Having officers, detectives and specialized resources working on the street is particularly important today, given heightened terrorism concerns both locally and abroad. On top of that, a growing number of parolees are back out on the streets after being released as part of the state’s drive to save money. The department has done an excellent job of reducing crime in recent years, but maintaining those gains requires a full contingent of officers doing the work they’ve been trained to do.
Paul M. Weber is president of the Los Angeles Police Protective League
When it comes to social media, you never know who might be watching
By LAPPL Board of Directors on 11/23/2010 @ 02:50 PM
As police officers, we’ve known for a while now that some of the best places to catch criminals bragging about their illegal activities are social media networks like Facebook, MySpace, Twitter and YouTube. There have been hundreds of cases across the country in which postings have helped solve crimes, break up drug rings, identify gang members and even catch rampaging teens abusing the homeless. As Todd Wright of NBC Miami put it, “The Internet is quickly becoming a police officer's best friend.”
But common criminals aren’t the only ones getting tripped up by their online indiscretions. According to a recent report in USA Today, police agencies across the country are now reviewing content posted on social networks to screen potential police recruits. And these law enforcement agencies are not alone. A recent survey commissioned by Microsoft found that 79 percent of hiring managers and job recruiters in the United States review online information posted on social networking sites and blogs to screen job candidates, and 70 percent have rejected an applicant based on the information they found. The surveyed professionals believe that the use of this information for screening purposes will “significantly increase over the next five years.”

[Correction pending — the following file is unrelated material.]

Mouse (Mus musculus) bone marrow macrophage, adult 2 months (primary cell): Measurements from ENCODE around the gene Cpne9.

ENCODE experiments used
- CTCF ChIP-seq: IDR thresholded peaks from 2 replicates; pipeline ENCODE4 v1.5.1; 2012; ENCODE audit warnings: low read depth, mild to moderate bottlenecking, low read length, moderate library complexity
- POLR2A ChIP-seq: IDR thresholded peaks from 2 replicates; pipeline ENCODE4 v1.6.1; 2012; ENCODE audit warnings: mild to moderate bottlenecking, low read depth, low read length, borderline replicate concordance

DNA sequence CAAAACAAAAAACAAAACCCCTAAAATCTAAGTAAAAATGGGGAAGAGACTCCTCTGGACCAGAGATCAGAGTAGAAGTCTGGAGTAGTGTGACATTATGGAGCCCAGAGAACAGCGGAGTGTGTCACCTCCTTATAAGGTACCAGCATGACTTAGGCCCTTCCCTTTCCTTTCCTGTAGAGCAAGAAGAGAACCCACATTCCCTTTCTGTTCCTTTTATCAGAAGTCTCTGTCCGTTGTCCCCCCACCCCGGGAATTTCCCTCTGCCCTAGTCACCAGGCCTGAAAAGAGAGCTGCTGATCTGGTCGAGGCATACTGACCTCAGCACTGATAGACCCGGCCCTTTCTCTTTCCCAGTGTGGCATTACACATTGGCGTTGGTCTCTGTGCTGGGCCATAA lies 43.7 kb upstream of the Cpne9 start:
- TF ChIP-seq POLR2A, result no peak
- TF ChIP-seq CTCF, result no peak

Over the last few years, a number of law enforcement agencies have fired police officers over inappropriate postings on social media sites. One of the most notorious cases involved a Washington State Patrol cadet who was given the option of either resigning or being fired after officials received a complaint about content on his Facebook page. And the scrutiny is sometimes not limited to Internet content. A few months ago, the nation’s highest court issued a decision in a case dating back to 2003 affirming the City of Ontario’s right to review text messages sent by Sergeant Jeff Quon on city-issued pagers.
The bottom line is that we should all exercise caution and good judgment about what we share online. It’s important to remember that anything we post on a MySpace or Facebook account, or any video we upload to YouTube, could be readily accessed by people we wouldn’t normally share things with – no matter how uninteresting or insignificant we think the posting might be. Many criminals have firsthand knowledge of social media sites. These individuals are sophisticated and proficient in locating people through internet websites.We urge our members to make any and all of their social networking accounts private and accessible only to your most trusted associates. Be extra careful, and don't post anything that you wouldn’t want a criminal or prospective employer (or your mom!) to see.
Below are links to the Facebook, MySpace, YouTube and Twitter privacy policies, as well as explanations on how to change privacy settings. The last is a general guide on how to protect your online reputation.
You can’t be too safe.
The state’s paroling policies continue to reward criminals and endanger citizens
By LAPPL Board of Directors on 11/20/2010 @ 02:47 PM
A new report out of Marin County Wednesday has us wondering just how far the State of California will go – and what degree of danger it will deem acceptable – to address a budget crisis of its own making. A San Francisco Chronicle news story revealed the impending release of yet another felon who, despite his deplorable crimes against children, has been designated a “non-violent offender” and will walk out of jail early, unencumbered by the supervision of a parole agent.